The aim of this paper is to analyze the evolution of teen female characters during what Henry Jenkins called the era of convergence culture. As the ideal result of the interaction between production and consumption practices, the teen movie has always been one of the most prolific and profitable genres since its origin. But in order to maintain its commercial potential, such genre went through several changes and adjustments due to social and cultural changes and to market needs. Thus, the portrayal of adolescent characters in teen movies has equally changed through the decades, in order to appeal an always shifting audience. In this sense, the character of Katniss Everdeen from The Hunger Games series seems to be particularly relevant because she simultaneously both conforms and resists to the traditional stereotypes about the representation of female adolescents on screen. Committing to the dominant cinematic trends of our time, Katniss updates the archetype of Carol Clover’s “final girl” and offers an innovative type of teen female character. She has risen to the status of feminist icon of the new millennium, opposite to the female protagonist of another contemporary successful franchise, Bella Swann from the Twilight saga, whose behaviors are considered cultural regressive and affirmative of patriarchal values. Furthermore, the exceptional and enduring success of The Hunger Games turned this major franchise into a cultural event and contributed to transform Katniss into the emblem of what the economist Noreena Hertz named Generation K, the demographic born between 1995 and 2002 in western society. At the same time, the centrality of her character implies a renegotiation of the role of the teen male hero of the saga, Peeta Mellark. As a matter of fact, while Katniss is shown fighting or hunting in the forest, Peeta is often portrayed as a victim to be rescued. Hanging in the balance between public and private, active and passive, masculine and feminine, paternal and maternal, Katniss deconstructs the stereotypical system of representation of adolescents in teen movies. Her character stresses Julia Kristeva’s notion of abjection as “whatever disturbs identity, system, order; what does not respect borders, positions, rules; the in-between, the ambiguous”. And her ambiguity embodies that state of “in-between-ness”, following Catherine Driscoll’s definition, which coincides both with the contemporary representation of adolescence on screen and with the evolution of the teen movie genre.
Netflix is one of the favorite media companies of teenagers thanks to its flat subscription plan, in which customers pay a monthly fee for an unlimited number of movies, together with a vast number of films and valuable original productions. Even if a real ‘teen cluster’ does not exist for Netflix’s algorithm, this article tries to outline a profile of the average teen viewer based on marketing and personal researches on what iGen thinks about Netflix and the way they use it. On the other hand, a part is dedicated to the way in which Netflix is in touch with young people and has found a key to reaching the widest audience of kids, teenagers and adults in producing more and more coming of age stories, teen movies and series with a universal vintage glamour. The idea is to explore the relationship between Netflix and teenagers as an essential part of the aesthetics of abstraction of the world’s most popular streaming service.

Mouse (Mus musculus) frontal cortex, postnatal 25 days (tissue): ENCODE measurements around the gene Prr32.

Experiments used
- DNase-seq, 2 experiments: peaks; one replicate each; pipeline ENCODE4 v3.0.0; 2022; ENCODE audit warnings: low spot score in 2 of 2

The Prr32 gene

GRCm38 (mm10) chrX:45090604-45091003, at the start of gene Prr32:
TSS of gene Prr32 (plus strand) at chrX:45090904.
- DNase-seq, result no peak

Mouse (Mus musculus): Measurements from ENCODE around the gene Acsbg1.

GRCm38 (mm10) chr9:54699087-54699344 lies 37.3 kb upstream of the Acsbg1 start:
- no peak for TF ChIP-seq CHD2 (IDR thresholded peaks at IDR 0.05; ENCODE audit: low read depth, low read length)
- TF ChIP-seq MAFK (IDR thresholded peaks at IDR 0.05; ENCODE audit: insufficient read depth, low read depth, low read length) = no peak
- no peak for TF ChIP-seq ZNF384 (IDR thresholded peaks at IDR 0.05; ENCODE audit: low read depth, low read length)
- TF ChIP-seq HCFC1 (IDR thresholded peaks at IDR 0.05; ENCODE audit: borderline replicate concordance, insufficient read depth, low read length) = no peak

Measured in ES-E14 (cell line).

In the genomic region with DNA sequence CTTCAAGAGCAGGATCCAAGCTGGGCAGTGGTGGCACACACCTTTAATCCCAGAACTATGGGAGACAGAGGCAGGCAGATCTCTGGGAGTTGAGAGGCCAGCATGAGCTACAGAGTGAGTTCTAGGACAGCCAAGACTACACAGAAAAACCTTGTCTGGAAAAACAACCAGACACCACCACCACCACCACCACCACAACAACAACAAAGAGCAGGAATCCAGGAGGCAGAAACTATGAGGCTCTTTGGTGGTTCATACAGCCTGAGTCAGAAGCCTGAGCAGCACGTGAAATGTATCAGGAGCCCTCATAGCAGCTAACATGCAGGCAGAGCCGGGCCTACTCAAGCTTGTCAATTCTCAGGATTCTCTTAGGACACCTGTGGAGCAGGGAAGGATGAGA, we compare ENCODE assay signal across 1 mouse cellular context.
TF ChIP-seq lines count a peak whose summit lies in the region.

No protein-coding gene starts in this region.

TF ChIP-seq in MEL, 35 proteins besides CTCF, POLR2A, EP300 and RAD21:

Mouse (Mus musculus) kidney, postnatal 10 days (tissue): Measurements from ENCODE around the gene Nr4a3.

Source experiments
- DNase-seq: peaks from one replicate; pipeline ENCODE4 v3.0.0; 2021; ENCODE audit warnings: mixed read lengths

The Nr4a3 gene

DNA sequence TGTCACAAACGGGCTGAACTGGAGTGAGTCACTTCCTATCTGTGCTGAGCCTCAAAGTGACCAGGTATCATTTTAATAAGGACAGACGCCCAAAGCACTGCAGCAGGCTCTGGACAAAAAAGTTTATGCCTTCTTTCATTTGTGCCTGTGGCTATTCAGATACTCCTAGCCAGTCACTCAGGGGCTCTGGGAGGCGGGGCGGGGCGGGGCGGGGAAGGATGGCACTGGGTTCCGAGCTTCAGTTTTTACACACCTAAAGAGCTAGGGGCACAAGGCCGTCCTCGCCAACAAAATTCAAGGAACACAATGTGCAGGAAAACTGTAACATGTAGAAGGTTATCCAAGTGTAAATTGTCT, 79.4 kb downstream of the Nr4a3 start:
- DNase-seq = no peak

The monster occupies a prominent place in children’s media culture. Hundreds of picture books feature monsters as titular and main characters and monsters abound in contemporary children’s films. Monsters are also particularly visible within the toy industry and children’s digital media culture, with dozens of monster-making apps, web platforms, and toy experiences designed to let kids design and make their own monsters, creatures, or other nonhuman characters. What explains the popularity of monster-making within contemporary children’s culture? This article offers a preliminary exploration into the relationship between monster making platforms and popular conceptions of STEAM and maker cultures, and demonstrates how the genre and format of the monster maker mitigate concerns about passive or consumptive children’s media use. Using a range of examples, this article traces a relationship between the tenets of STEAM education, the maker movement, and the themes of children’s monster culture. Educators and practitioners such as librarians have drawn on monster themes and iconography in programming and curriculum design, especially in informal contexts, such as monster-making workshops. Similarly, the makers of children’s media products have consolidated the positive associations with STEAM learning and maker culture through the figure of the monster. I argue that within this associative web, the monster as child-constructed creation responds to concerns over children’s media consumption and the perceived decline of creativity as evidence of kids’ imaginative, outof-the-box thinking. Unlike interpretations of the monster in classic monster theory as an embodiment of cultural anxieties that needs to be defeated to maintain social order, within contemporary children’s media culture, the child-made monster exemplifies kids’ creativity and tinkering, becoming an antidote rather than anxiety. Finally, however, I suggest ways that this conception of monster-making apps as platforms for creative production can be exploited in monster-themed toys, particularly those that bring together digital design skills with physical fabrication technologies, such as the creation of custom 3D printed game avatars and stuffed animals. I identify the limitations inherent in the commercial imperatives underlying many of these platforms, which often result in experiences that define creative play within legal and commercial boundaries, and I suggest how such products reduce the radical expressive possibility of monster themes to conventional categories.